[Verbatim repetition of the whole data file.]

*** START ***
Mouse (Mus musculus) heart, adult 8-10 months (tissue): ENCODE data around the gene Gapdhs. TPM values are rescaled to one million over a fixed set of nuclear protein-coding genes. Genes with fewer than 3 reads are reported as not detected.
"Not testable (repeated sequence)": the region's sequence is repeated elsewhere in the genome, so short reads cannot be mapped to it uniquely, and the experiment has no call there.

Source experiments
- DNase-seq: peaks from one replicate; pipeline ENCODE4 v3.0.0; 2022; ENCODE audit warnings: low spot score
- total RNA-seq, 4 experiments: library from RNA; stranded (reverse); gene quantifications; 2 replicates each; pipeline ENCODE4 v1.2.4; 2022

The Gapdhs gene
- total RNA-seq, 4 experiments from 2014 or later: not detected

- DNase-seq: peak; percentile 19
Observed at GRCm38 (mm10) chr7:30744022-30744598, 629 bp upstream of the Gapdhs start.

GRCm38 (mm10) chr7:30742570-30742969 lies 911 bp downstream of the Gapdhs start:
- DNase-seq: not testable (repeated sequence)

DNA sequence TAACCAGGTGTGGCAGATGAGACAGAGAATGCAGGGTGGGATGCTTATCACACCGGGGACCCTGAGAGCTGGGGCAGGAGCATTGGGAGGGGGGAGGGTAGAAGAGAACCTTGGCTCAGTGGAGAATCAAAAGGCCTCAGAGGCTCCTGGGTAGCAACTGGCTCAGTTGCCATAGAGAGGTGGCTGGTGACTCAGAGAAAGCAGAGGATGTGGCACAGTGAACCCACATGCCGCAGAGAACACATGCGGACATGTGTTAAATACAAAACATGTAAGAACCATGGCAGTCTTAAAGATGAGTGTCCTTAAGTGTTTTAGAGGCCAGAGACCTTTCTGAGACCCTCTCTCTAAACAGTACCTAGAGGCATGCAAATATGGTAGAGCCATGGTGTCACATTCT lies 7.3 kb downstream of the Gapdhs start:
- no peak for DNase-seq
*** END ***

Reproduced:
Mouse (Mus musculus) heart, adult 8-10 months (tissue): ENCODE data around the gene Gapdhs. TPM values are rescaled to one million over a fixed set of nuclear protein-coding genes. Genes with fewer than 3 reads are reported as not detected.
"Not testable (repeated sequence)": the region's sequence is repeated elsewhere in the genome, so short reads cannot be mapped to it uniquely, and the experiment has no call there.

Source experiments
- DNase-seq: peaks from one replicate; pipeline ENCODE4 v3.0.0; 2022; ENCODE audit warnings: low spot score
- total RNA-seq, 4 experiments: library from RNA; stranded (reverse); gene quantifications; 2 replicates each; pipeline ENCODE4 v1.2.4; 2022

The Gapdhs gene
- total RNA-seq, 4 experiments from 2014 or later: not detected

- DNase-seq: peak; percentile 19
Observed at GRCm38 (mm10) chr7:30744022-30744598, 629 bp upstream of the Gapdhs start.

GRCm38 (mm10) chr7:30742570-30742969 lies 911 bp downstream of the Gapdhs start:
- DNase-seq: not testable (repeated sequence)

DNA sequence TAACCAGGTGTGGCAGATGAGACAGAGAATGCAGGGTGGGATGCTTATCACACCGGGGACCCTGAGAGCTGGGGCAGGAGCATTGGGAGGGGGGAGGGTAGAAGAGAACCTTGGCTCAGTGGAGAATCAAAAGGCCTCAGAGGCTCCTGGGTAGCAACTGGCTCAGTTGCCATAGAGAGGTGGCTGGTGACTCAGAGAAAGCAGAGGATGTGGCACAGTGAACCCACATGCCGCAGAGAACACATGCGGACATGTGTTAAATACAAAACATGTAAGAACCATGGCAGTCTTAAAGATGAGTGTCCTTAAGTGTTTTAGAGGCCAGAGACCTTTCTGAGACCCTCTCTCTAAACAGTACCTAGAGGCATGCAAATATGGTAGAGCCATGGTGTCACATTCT lies 7.3 kb downstream of the Gapdhs start:
- no peak for DNase-seq